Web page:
Is the Rise of Populism and Protectionism due to the Middle Class Losing their Privilege?

The wealth of the ‘developed’ middle class has gone down while the wealth of the rich, and middle classes in less developed countries has gone up.

Can the rise of populism and protectionism of middle class in developed countries be seen through the lens of “developed country privilege”. That is, the developed middle class’s privilege is eroding to the rich and less developed countries. Could that loss of privileged, wealth, and power be seen similarly to “white privilege”, but through an economic lens?

The middle class is losing their privilege to the poor in their own countries even! And that loss is devastating and perhaps giving rise to populism.

See Ray Buckley, chair of the New Hampshire Democratic Party, articulate on why Hillary lost in 2016.

There are winners and losers in terms of globalization and the developed middle class is losing out on their middle class privilege.

Economist’s tend to be for free trade. And what you find out in free trade, is that there are winners and losers. But what the winner’s win is greater than what the losers’s lose. And so therefore we should all be for free trade.
But the winners should do something for the losers.
I think what’s happened to explain Populism, in America today, and maybe in Europe,
is that the winner’s forgot about doing something for the losers.And the losers are sitting there saying “I’m a loser, and I’m going to back somebody who’s going to straight this all out.”


There is a narrowing of the wealth gap internationally between developed and less developed countries, while at the same time there is a widening of the wealth gap internally within developed countries. (from Ray Dalio at 24:15 in video below)

Turning our back on globalization is the wrong approach according to IMF Managing Director Christine Lagarde, since that is one way in how the world can become more equitable. (see 31:00 in the video below).

How are leaders going to deal with the root causes of these issue? That is, from a realistic view how are they going to really address issues caused by globalization and technology.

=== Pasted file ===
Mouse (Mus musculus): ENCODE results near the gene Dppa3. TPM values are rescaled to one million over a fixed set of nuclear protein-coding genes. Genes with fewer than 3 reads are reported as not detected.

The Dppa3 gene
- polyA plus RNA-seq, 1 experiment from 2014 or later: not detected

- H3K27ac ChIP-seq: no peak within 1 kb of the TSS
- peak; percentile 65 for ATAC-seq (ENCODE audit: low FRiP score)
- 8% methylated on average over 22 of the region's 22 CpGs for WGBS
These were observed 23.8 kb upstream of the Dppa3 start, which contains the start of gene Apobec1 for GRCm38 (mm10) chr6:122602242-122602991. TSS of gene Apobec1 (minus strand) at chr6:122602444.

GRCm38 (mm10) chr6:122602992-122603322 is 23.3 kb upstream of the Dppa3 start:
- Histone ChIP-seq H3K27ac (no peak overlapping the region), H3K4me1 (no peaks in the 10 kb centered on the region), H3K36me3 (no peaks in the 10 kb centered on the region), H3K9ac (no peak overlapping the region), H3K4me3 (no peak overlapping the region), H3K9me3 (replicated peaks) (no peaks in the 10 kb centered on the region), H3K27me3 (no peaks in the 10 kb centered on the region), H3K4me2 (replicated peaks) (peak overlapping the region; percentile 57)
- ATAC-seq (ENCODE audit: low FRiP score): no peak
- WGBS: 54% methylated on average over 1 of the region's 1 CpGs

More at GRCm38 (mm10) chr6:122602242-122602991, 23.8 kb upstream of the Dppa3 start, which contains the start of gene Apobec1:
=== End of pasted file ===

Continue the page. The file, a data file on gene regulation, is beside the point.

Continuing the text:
Address corruption, transparency, accountability. How can we address the concerns of the developed middle class? Perhaps one that addresses 1) public investment in infrastructure and investment that also embraces technology and education, 2) a global strategy focused on making global integration work for ordinary such as the issues of capital mobility such as by addressing tax heavens and taking advantage of low regulatory regions, 3) enabling the dreams of all young Americans such issues of education, school to work, purchase a home, etc. (from Larry Summers at 40:00 and 49:30 min in video below )

redistribution of wealth towards equity

Davos 2017 — Squeezed and Angry: How to Fix the Middle-Class CrisisIMF Managing Director Christine Lagarde, Italian Economy and Finance Minister Pier Carlo Padoan, Harvard University President Emeritus Larry Summers, Bridgewater Chairman Ray Dalio, and Brazillian Finance Minister Henrique Meirelles

  • Why 20th century tools cannot be used to address 21st century income inequality? — “The remarkable period of reduced income and wealth inequality in the rich countries, roughly from the end of the Second World War to the early 1980s, relied on four pillars: strong trade unions, mass education, high taxes, large government transfers. Since the increase of inequality twenty or more years ago, the failed attempts to stem its further rise have relied on trying, or at least advocating, the expansion of all or some of the four pillars. But neither of them will do the job in the 21st century.”

How can endowments be equalized? As far as capital is concerned, by deconcentration of ownership of assets. As far as labor is concerned, mostly through equalization of returns to the approximately same skill levels… The methods to reduce capital concentration are not new or unknown. They were just never used seriously and consistently. We can divide them into three groups. First, favorable tax policies (including a guaranteed minimum rate of return) to make equity ownership more attractive to small and medium shareholders (and less attractive to big shareholders, that is, a policy exactly the opposite of what exists today in the United States). Second, increased worker ownership through Employee Stock Ownership Plans or other company-level incentives. Third, use of inheritance or wealth tax as a means to even out access to capital by using the tax proceeds to give every young adult a capital grant (as recently proposed by Tony Atkinson).

What to do with labor? There, in a rich and well-educated society, the issue is not just to make education more accessible to those who did not have a chance to study (although that too is obviously important) but to equalize the returns to education between equally educated people… The way to reduce this inequality is to equalize the quality of schools.

Buddhism, mixed with my current interests in economics, privilege, immigration, etc. Email <my username>